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Indian Home Ministry Denies Claims Amit Shah is Going to Meet Anti-CAA Protesters in Delhi

© REUTERS / ADNAN ABIDIAdila T, 18, poses for a picture in front of a police barricade as people block a road during a protest against a new citizenship law, in New Delhi, India, January 10, 2020. Picture taken January 10, 2020.
Adila T, 18, poses for a picture in front of a police barricade as people block a road during a protest against a new citizenship law, in New Delhi, India, January 10, 2020. Picture taken January 10, 2020.  - Sputnik International
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New Delhi (Sputnik): India has been witnessing countrywide protests against the Citizenship Amendment Act, which came into effect in December 2019. The law provides a path to Indian citizenship for illegal immigrants of six "persecuted" minorities from three neighbouring Islamic countries, while not giving the same eligibility to Muslims.

Indian Home Ministry has dismissed claims made by demonstrators at Delhi’s Shaheen Bagh area, who have been protesting against the Citizenship Amendment Act (CAA) since December 2019, that Union Home Minister Amit Shah was going to meet them and discuss the controversial legislation on Sunday afternoon.

​The protesters at Shaheen Bagh earlier alleged that Shah had "invited the entire country to come and meet him to discuss issues related to Citizenship Amendment Act" on 16 February at 2 p.m. local time.

"We don't have any delegation; anyone who has an issue with the CAA will be going", they said.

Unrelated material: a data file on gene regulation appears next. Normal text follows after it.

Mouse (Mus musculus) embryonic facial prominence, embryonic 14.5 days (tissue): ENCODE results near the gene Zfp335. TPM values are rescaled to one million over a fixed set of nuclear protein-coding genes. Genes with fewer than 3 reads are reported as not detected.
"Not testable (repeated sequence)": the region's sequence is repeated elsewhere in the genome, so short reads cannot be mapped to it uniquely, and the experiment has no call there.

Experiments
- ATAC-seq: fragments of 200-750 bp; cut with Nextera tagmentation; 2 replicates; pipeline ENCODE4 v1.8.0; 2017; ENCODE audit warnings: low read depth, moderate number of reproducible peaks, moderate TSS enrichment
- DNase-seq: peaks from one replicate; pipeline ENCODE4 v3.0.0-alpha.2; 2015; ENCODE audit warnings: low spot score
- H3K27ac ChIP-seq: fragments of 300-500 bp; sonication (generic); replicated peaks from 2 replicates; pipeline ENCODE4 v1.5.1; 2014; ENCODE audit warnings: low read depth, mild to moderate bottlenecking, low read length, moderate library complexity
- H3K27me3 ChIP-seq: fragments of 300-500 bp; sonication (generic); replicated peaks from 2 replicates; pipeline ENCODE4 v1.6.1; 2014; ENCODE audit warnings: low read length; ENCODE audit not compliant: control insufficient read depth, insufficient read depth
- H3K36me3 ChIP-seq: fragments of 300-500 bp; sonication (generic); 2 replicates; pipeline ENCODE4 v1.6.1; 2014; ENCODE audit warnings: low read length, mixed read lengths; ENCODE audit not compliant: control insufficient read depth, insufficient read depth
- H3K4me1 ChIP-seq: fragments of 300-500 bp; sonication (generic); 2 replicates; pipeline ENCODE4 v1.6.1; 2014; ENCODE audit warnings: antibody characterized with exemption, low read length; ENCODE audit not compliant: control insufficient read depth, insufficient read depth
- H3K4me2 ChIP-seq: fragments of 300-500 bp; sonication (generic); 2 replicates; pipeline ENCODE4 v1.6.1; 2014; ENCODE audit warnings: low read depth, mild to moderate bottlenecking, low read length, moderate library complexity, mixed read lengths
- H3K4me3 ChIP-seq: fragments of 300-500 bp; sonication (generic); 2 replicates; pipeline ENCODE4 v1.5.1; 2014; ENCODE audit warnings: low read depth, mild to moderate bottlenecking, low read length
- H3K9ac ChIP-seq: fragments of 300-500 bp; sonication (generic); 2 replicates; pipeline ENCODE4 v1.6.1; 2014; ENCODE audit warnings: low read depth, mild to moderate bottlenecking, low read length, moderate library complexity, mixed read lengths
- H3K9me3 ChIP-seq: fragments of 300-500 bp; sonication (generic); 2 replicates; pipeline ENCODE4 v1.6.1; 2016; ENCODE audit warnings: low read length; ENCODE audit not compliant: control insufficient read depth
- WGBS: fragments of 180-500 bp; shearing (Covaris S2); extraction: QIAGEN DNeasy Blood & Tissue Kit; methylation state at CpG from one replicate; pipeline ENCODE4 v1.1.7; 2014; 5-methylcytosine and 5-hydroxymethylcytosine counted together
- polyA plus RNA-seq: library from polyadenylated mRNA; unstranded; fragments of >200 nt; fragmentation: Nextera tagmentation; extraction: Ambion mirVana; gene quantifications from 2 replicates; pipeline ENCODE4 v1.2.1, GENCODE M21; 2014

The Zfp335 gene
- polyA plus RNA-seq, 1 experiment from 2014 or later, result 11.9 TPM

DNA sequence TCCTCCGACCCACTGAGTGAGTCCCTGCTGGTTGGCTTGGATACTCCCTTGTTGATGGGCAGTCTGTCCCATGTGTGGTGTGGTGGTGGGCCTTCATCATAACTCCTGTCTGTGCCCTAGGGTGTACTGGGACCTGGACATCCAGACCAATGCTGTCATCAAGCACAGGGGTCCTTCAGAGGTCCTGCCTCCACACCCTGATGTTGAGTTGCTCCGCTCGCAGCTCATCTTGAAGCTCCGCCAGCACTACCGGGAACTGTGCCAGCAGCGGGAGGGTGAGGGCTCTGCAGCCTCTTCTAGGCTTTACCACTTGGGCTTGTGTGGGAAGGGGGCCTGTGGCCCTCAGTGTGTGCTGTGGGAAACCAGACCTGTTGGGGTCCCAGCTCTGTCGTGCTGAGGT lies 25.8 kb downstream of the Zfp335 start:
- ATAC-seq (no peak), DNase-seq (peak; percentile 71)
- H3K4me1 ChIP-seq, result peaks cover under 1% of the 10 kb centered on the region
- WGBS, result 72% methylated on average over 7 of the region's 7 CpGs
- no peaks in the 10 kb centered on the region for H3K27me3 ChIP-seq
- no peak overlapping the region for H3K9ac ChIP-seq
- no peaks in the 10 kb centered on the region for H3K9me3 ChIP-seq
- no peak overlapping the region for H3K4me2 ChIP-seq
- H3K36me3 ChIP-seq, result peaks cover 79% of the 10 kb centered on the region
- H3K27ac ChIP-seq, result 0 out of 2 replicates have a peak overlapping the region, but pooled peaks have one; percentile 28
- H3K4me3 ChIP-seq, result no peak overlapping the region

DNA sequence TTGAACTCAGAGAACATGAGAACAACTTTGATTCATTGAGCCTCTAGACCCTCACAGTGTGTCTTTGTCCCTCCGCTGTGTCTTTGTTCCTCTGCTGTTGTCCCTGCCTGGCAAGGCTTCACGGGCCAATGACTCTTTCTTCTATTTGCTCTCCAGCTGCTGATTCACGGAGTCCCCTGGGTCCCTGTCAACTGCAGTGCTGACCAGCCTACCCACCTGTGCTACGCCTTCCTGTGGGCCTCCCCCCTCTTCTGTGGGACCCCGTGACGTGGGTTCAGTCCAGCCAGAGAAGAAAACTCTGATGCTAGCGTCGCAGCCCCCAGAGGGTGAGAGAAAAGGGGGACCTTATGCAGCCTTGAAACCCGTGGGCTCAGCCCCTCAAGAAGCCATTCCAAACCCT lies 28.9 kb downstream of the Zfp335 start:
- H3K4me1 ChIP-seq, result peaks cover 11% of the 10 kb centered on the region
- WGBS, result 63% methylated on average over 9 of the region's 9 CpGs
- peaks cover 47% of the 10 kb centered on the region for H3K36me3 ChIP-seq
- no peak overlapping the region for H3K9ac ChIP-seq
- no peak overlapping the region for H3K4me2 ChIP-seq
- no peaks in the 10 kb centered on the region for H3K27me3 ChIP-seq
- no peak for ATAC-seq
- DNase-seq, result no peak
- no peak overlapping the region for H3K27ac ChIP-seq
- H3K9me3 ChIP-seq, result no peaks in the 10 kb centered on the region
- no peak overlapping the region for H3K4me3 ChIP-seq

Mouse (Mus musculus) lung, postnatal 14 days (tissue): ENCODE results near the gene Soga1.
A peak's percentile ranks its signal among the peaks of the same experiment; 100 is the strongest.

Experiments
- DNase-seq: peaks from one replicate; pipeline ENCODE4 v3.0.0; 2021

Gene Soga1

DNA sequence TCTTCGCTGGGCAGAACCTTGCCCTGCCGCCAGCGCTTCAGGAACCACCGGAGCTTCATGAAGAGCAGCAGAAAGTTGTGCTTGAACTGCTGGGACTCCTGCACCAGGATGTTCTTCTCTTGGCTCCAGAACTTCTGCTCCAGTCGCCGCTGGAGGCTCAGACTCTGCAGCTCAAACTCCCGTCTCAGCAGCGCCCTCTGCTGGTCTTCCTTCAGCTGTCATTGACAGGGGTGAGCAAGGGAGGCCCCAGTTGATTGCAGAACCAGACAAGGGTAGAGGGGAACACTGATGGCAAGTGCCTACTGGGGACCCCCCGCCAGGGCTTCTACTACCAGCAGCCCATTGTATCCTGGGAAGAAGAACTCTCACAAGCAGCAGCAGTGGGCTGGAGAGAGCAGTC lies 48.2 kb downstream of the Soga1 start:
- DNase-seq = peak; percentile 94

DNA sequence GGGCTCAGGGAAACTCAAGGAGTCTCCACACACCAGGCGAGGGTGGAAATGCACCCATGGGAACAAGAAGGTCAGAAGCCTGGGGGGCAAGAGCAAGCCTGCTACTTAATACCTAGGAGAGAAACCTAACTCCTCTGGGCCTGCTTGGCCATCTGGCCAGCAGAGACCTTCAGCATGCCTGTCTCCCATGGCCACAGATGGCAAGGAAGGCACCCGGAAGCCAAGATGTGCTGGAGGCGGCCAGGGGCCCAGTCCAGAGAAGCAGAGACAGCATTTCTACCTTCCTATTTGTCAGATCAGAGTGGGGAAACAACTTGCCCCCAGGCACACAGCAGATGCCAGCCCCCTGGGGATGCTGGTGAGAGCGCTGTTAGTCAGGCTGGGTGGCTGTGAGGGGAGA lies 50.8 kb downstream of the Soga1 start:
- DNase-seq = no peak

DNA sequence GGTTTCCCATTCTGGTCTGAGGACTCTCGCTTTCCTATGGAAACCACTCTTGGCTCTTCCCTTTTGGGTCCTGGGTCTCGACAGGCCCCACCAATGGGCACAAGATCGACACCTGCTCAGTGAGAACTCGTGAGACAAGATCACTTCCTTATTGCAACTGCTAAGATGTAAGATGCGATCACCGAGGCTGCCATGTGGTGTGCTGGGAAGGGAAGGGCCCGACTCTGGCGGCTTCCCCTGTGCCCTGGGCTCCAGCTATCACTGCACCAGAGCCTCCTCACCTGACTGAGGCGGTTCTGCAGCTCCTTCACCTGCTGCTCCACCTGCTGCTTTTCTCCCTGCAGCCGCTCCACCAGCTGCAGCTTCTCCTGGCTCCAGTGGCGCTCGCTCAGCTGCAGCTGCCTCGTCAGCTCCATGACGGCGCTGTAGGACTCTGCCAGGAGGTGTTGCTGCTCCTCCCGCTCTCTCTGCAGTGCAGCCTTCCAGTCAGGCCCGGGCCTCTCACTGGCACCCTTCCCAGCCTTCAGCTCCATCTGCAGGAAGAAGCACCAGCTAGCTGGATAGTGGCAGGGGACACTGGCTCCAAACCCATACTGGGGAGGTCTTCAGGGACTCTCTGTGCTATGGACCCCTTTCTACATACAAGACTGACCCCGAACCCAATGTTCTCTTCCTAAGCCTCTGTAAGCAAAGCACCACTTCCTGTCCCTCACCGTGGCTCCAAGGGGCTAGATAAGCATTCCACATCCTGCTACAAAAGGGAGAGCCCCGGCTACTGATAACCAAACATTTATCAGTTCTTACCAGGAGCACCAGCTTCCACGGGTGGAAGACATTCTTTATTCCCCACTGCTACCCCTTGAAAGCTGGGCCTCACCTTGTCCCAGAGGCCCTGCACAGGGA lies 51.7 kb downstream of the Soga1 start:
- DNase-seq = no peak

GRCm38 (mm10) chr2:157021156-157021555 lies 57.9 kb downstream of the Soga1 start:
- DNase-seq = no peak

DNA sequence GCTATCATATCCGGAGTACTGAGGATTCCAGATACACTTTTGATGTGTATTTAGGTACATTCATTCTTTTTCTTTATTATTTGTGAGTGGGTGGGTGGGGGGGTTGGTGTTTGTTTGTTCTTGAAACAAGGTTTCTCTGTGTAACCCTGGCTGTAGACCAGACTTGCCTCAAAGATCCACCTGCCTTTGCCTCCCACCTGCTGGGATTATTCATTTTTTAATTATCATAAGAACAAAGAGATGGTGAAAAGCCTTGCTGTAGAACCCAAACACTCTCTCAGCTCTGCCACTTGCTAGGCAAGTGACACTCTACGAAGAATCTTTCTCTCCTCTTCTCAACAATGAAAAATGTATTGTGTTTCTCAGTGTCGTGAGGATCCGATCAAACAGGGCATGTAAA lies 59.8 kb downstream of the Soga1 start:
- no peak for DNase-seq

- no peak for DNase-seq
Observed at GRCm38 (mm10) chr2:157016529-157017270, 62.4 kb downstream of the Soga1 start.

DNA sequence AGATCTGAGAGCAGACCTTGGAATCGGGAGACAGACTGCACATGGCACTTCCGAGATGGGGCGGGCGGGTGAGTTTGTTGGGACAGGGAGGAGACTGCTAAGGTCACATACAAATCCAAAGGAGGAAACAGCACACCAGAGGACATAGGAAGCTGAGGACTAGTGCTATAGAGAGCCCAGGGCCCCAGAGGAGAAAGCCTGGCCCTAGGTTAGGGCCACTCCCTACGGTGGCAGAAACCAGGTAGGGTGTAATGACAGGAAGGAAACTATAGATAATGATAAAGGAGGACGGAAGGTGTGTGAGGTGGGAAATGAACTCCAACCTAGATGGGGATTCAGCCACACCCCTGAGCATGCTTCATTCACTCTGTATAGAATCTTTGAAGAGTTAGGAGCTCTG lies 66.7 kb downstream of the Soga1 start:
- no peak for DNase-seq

Protests against the CAA have been shown no sigh of abating since the law came into force in December 2019, resulting in the deaths of 25 people in clashes in northern Uttar Pradesh (18), northeast Assam (5) and southern Karnataka (2).

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The Citizenship Amendment Act of 2019, which was enacted by the Indian federal government in December, seeks to grant citizenship rights to illegal immigrants of Hindi, Sikh, Buddhist, Jain, Parsi, and Christian religious minorities who fled persecution in three neighbouring Islamic countries - Pakistan, Bangladesh, and Afghanistan, and arrived in India before 31 December 2014.

Muslim immigrants did not receive the same rights, which became the main driving force behind the ongoing protests, as demonstrators claim that the legislation violates the Indian constitution and is discriminating against Muslims.

The government, however, has brushed off these allegations, insisting that the law seeks to grant citizenship, not 'snatch' it, and is not partisan.

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